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Monsoon Friendly Wildlife Reserves In India To Witness Nature In Its Full Bloom

The monsoon season in India is a great time to experience the charm of wildlife reserves in India, because the wetter the better!

While most wildlife sanctuaries in India stay closed during the monsoon as the mud trails become slushy, there are some that remain open so you can still witness the wild amidst the greenery refreshed by bouts of rain.

Here are five such amazing wildlife sanctuaries that you can visit in this monsoon season:

If tiger spotting is your only agenda behind visiting wildlife reserves, then I suggest you go to Tadoba Andhari Tiger Reserve, in Maharastra. Located in the Chandrapur district, the bamboo and teak dominated forest is drenched in 50 shades of green during the monsoon.

Photos of Tadoba National Park, Chandrapur, Maharashtra, India 1/1 by Gunjan Upreti

The seldom-visited Tadoba Andhari Tiger Reserve, remains open throughout the year, and is home to tigers, spotted deer, langurs, wild boars, Indian leopards, sloth bears and chital. You can also spot some unique creatures such as pangolins, ratels, chevrotains and leopard cats here.

Photos of  1/1 by Gunjan Upreti

Remember to book your safaris through the government website in advance as a limited number of vehicles are allowed inside the park at a given time. Also, the park is closed to visitors on Tuesdays.

Photos of  1/1 by Gunjan Upreti

Getting there: You can fly to Nagpur’s Dr Babasaheb Ambedkar International Airport. From there, Tadoba Andhari Tiger Reserve is about 140km away.

Safari price: Jeep/car: ₹1000 | Mini bus: ₹2000

Located around 22 km from Srinagar, the Dachigam National Park is home to a magnificent array of flora and fauna. The park’s terrain gently shifts from sloping grasslands to sharp rocky outcrops, and due to this variation, the park is demarcated into upper and lower Dachigam.

Photos of Dachigam National Park 1/1 by Gunjan Upreti

While leopards are lower Dachigam’s apex predator, they are replaced by snow leopards in upper Dachigam. The park also harbours the last viable population of the endangered Hangul or Kashmir Stag.

Musk deer, red foxes, leopard cats, Himalayan grey langurs, yellow-throated marten, Himalayan weasel are a few other wild animals you can encounter here.

Photos of  1/1 by Gunjan Upreti

Getting there: You can fly to Srinagar from most Indian cities and from there, Dachigam National Park is about 22km away.

Important information: There is no entry fee to the park, but the timings are 5:30 AM to 6:30 PM. Also, a special permit from the chief wildlife warden is required before entering the park.

Situated right in the heart of the Pandalam Hills and Cardamom Hills of Southern Western Ghats, the Periyar National Park is a massive tiger reserve also known for a remarkably high and well-protected population of wild elephants.

Photos of Periyar National Park, Kerala, India 1/1 by Gunjan Upreti

Apart from tigers and elephants, other animals that can be spotted here includes gaur, sambar, wild pigs, mouse deer, barking deer, the Nilgiri langur, and bonnet macaque. Periyar also happens to be the home of the elusive Nilgiri tahr.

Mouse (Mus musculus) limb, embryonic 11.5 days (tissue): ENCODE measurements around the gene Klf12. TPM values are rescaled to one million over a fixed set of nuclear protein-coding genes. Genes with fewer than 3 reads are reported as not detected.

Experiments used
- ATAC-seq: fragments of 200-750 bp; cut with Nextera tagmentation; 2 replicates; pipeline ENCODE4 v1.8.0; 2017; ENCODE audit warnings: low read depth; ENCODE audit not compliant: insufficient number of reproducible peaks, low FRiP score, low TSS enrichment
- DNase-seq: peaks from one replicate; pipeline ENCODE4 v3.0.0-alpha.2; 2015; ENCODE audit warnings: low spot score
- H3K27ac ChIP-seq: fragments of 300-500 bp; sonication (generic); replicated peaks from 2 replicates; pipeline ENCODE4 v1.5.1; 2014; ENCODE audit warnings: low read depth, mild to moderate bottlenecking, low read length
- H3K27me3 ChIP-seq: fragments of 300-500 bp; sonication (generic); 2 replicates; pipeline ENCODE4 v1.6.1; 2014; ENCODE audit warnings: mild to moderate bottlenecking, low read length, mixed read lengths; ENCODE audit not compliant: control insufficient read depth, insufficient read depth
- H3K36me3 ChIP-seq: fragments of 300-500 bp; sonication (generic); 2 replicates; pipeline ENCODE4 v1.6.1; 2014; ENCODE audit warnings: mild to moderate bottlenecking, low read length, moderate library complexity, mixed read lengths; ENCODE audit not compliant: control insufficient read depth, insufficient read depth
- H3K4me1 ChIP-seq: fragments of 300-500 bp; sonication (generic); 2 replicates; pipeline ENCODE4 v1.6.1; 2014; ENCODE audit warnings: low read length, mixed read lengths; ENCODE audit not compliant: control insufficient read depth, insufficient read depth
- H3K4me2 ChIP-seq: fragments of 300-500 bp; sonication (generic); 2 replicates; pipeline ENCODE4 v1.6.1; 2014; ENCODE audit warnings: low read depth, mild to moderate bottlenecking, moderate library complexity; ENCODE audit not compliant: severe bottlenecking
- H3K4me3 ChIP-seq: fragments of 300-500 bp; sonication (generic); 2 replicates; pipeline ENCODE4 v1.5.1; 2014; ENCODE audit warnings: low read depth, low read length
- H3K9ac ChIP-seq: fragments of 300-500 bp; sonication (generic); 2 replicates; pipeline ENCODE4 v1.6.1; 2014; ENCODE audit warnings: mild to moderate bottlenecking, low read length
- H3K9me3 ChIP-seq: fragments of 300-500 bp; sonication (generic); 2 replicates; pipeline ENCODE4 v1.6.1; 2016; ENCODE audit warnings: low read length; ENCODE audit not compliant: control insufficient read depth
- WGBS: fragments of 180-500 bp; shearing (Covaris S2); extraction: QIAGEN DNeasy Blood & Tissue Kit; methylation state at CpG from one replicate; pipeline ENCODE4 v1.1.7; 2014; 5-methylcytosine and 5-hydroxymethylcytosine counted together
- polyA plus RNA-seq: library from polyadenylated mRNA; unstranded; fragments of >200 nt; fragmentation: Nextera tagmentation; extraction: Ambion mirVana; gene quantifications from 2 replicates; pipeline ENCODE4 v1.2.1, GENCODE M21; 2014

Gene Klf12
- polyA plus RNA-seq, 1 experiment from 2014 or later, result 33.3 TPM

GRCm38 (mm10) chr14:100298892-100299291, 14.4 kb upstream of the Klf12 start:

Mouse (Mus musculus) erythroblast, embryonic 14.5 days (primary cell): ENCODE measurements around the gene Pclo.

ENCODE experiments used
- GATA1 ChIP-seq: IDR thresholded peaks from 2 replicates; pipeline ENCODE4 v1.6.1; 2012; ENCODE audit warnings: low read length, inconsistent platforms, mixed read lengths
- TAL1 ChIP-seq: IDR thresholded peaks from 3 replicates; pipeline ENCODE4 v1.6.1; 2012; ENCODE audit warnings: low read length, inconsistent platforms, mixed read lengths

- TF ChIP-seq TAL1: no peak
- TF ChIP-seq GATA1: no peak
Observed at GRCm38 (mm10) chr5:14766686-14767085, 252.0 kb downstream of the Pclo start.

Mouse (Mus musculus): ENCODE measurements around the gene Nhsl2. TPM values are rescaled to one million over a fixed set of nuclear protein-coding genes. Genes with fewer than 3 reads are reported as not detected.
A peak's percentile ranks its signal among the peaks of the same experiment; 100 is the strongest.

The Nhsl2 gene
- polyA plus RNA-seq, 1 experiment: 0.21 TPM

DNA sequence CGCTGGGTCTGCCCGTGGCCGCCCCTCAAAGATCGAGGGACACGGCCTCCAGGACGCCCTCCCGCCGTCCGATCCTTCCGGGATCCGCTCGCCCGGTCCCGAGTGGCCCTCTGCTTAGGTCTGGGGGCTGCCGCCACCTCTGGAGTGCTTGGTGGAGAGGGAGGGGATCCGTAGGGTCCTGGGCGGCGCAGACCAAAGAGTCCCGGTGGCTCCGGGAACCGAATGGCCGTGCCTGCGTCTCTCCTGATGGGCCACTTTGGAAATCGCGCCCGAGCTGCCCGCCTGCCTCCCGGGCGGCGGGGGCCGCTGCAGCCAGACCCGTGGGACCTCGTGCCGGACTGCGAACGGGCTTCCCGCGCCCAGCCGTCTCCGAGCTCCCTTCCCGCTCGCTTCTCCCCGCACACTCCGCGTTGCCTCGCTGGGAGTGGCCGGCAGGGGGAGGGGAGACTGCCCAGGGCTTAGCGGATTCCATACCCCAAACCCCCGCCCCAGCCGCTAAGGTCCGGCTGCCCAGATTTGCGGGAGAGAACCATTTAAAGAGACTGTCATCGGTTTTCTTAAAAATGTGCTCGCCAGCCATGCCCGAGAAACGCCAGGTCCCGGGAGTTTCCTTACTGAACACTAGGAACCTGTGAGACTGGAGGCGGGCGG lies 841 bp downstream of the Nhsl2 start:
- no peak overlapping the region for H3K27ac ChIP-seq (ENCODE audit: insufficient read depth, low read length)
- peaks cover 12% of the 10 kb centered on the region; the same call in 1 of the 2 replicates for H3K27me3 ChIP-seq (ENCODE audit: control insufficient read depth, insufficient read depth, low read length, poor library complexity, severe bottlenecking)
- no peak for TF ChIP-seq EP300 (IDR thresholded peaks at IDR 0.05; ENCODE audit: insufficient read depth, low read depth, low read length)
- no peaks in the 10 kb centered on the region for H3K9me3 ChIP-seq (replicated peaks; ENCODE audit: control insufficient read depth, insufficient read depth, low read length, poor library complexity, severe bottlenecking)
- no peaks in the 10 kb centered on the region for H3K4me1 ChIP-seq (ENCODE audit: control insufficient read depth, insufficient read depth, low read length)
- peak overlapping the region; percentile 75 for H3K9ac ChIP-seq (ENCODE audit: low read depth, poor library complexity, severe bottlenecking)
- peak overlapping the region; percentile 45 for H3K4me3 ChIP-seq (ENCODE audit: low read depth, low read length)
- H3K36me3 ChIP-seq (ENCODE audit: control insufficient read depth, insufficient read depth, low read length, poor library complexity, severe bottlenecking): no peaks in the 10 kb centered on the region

Photos of  1/1 by Gunjan Upreti

Getting there: Madurai Airport at a distance of 140km is the nearest airport to the protected forests.

Entry fees:

For light motor vehicle (LMV): ₹50

For heavy vehicle, such as tourist buses: ₹200

For two- and three-wheelers: ₹25

The Agumbe Reserve Forest transforms into a paradise during the monsoon. The dense, lush, and verdant surroundings of Agumbe Reserve Forest provide the Malabar pit viper the perfect habitat and it can be commonly sighted in the monsoon resting on rocks or trees.

Photos of Agumbe Reserve Forest, Agumbe, Karnataka, India 1/1 by Gunjan Upreti

At Agumbe, bird and mammal life is abundant, but it's the mind-boggling diversity of reptiles, insects and amphibians that will make your eyes pop. From the blue-eyed bush frogs to the golden-backed ants, this rainforest is home to species in every hue.

Photos of  1/1 by Gunjan Upreti

Getting there: Mangaluru Airport is the nearest airport and from there, Agumbe Reserve Forest is about 106km away.

Cradled within the Nanda Devi Biosphere Reserve, the Valley of Flowers is best known for its meadows of alpine flowers. A 14 km-hike from Govindghat takes you to the settlement of Ghangaria, from where another 3km trail takes you to the valley.

Photos of Valley of Flowers National Park, Chamoli, Uttarakhand, India 1/1 by Gunjan Upreti

There are about 300 different species of endemic alpine flowers, including few rare ones such as geranium, potentilla, anemone, and the blue Himalayan poppy. It is believed that one week the flowers are red, and the next, they’re pink and later, yellow and so on.

In the animal kingdom, you can spot Himalayan black bear, Himalayan goral, Himalayan yellow-throated marten, Himalayan weasel, Indian chevrotain and red fox.

Photos of  1/1 by Gunjan Upreti

Getting there: The closest airport to reach the Valley of Flowers is Jolly Grant Airport (Dehradun), which is 319km away. From the airport, there are cabs and private taxis available till Joshimath, from where you'll have to trek till the park.

Entrance fee per head for first three days: Indian: ₹150 | Foreigner: ₹600

If wildlife is not your thing, you can check out 7 Monsoon Treks In The Himalayas.

Do you know about another monsoon-friendly wildlife reserve in India? Share your list with the Tripoto community.

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